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An inquiry to examine payment times and practices in Australia is resonating with NZ trucking firms

Report highlights unfairness
of delayed payments

Small businesses being used to finance large multinationals through delayed payments is not on, says Road Transport Forum chief executive Ken Shirley.


The Australian Small Business and Family Enterprise Ombudsman (ASBFEO), in partnership with the Small Business Commissioners in New South Wales, Victoria, South Australia and Western Australia, and in association with the Council of Small Business Australia (COSBOA) and the Australian Institute of Credit Management (AICM), has conducted an inquiry to examine payment times and practices in Australia. Input was sought from state and territory governments and authorities, along with other relevant stakeholder groups in addition to businesses large and small.

This was the Ombudsman’s first self-initiated inquiry and culminated in the presentation of a final report to the Minister for Small Business, Michael McCormack, in March. Commenting on the findings, Mr Shirley says that large corporations here should not be able to bully small businesses into delayed or deferred payment terms.

“What the Australian inquiry found was that there was a growing trend for large companies to extend payment times to their suppliers out to 45, 60, 90 or even 120 days,” says Mr Shirley.

“It also found that large companies extending payment times for suppliers are effectively using those small businesses as a cheap form of finance, which is just wrong. As many in the transport sector and other industries know, small businesses run on the smell of an oily rag and rely on good cashflow to stay afloat.”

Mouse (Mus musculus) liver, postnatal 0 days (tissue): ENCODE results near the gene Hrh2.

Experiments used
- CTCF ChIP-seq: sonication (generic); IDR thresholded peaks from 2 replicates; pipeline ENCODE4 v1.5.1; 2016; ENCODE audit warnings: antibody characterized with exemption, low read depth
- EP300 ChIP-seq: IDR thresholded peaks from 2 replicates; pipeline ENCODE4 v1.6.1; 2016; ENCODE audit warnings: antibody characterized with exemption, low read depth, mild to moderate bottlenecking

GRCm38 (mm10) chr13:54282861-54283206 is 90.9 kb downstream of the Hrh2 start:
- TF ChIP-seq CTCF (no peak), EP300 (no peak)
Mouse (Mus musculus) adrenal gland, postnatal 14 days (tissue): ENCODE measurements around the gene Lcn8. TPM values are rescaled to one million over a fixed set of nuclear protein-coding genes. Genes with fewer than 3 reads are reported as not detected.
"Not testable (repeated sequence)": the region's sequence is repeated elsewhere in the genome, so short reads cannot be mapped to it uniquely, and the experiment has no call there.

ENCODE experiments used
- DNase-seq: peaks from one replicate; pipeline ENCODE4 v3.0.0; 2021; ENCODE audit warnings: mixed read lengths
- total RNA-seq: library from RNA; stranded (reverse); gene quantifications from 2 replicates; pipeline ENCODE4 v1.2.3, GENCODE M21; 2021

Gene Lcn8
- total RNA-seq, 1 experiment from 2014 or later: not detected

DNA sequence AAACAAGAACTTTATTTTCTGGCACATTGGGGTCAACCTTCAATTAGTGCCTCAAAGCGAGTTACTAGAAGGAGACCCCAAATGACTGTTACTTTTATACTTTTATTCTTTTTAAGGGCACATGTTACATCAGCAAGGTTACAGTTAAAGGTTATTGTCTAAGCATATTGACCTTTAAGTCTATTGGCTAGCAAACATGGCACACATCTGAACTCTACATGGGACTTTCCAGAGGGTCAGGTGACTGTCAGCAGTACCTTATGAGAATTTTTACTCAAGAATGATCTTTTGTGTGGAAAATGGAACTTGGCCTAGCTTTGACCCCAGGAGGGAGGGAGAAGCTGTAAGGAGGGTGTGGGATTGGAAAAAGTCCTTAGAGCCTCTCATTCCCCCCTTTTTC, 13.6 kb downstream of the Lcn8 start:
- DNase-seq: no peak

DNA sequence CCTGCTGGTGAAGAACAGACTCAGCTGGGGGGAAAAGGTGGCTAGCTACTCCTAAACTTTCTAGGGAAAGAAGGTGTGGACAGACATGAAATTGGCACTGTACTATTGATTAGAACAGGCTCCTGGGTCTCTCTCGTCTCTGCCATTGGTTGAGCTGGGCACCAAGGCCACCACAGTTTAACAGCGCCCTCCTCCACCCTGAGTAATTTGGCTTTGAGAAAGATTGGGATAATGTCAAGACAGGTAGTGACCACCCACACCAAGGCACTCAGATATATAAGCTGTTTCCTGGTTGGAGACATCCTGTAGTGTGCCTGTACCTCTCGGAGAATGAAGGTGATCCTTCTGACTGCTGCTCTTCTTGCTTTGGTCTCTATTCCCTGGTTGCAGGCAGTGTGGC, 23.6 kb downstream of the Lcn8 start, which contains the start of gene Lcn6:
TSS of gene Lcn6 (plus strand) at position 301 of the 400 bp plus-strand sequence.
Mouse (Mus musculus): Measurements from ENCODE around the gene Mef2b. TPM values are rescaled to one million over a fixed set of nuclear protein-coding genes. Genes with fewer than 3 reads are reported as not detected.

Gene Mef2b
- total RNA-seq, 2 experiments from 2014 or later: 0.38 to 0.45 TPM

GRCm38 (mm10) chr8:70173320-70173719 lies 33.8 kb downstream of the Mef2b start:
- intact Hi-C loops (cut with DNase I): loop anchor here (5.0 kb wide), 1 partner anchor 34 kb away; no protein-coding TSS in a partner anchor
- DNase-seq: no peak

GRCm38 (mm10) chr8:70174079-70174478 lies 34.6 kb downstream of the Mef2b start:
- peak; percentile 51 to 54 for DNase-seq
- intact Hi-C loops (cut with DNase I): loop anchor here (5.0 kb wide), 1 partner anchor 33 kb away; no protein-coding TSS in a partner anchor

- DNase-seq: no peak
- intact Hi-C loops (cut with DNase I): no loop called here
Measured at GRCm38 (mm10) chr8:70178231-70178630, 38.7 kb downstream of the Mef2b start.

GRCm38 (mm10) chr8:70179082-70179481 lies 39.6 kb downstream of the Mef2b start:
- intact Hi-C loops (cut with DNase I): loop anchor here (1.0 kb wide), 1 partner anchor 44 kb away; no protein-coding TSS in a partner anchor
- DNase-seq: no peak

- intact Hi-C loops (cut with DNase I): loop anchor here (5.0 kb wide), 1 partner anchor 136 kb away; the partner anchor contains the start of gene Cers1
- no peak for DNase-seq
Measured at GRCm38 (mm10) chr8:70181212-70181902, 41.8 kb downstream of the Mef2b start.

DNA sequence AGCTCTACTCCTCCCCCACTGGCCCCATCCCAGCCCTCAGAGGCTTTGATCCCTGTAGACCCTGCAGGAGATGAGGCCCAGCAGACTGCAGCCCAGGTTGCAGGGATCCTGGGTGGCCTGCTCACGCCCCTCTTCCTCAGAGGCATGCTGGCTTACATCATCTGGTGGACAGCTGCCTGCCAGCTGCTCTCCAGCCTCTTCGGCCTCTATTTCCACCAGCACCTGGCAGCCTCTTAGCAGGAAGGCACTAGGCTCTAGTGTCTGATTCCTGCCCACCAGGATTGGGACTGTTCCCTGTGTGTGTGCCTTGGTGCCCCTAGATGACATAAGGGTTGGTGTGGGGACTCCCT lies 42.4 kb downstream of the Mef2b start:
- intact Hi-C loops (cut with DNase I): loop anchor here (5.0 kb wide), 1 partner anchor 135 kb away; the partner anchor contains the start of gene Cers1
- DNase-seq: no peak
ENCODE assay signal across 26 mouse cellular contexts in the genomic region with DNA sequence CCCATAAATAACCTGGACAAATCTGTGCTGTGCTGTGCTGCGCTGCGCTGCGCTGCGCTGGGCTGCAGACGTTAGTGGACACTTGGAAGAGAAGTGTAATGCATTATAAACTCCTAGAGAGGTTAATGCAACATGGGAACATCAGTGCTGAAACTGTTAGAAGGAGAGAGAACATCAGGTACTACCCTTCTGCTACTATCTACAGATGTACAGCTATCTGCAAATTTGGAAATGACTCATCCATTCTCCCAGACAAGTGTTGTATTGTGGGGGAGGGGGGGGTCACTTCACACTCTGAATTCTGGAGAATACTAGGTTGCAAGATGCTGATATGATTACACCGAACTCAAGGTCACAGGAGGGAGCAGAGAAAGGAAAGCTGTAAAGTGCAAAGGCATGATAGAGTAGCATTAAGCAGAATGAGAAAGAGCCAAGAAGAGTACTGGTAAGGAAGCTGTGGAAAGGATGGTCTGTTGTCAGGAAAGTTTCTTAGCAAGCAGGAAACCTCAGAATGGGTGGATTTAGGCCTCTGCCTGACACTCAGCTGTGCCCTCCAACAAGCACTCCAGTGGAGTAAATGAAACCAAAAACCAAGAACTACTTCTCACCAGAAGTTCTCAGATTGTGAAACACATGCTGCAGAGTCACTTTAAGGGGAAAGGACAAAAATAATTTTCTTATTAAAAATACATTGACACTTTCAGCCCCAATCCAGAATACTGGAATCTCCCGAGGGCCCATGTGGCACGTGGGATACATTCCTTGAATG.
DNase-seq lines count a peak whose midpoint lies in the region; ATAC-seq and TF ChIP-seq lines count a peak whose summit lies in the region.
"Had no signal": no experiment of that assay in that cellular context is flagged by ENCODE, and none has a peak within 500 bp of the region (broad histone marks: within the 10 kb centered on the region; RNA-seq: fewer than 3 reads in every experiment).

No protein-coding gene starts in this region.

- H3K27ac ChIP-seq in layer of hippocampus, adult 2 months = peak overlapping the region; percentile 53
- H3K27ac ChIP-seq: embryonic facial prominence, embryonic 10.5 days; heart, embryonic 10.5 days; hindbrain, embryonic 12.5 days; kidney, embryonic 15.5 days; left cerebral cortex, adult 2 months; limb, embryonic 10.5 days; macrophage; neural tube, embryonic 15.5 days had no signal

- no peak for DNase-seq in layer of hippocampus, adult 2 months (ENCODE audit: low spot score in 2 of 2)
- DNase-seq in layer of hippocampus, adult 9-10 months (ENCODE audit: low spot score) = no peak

Unfair provisions

Mr Shirley says the ASBFEO has recommended a suite of reforms in Australia that are designed to protect small business, which include legislation to set a maximum payment time for business-to-business transactions, a 15-business working day limit on payment terms, and public disclosure of all large company payment terms and performance.

“While the Australian recommendations are a useful guide, the law in New Zealand is slightly different, which is why the Road Transport Forum is working on a proposal based around the unfair contract term provisions that already exist in the Fair Trading Act,” he says.

“By extending the provisions that exist for consumer contracts to business-to-business contracts, we can restrict the power of large companies to force small businesses into unfair contract terms.”

The Road Transport Forum expects to have a formal proposal to take to the government later in the year.

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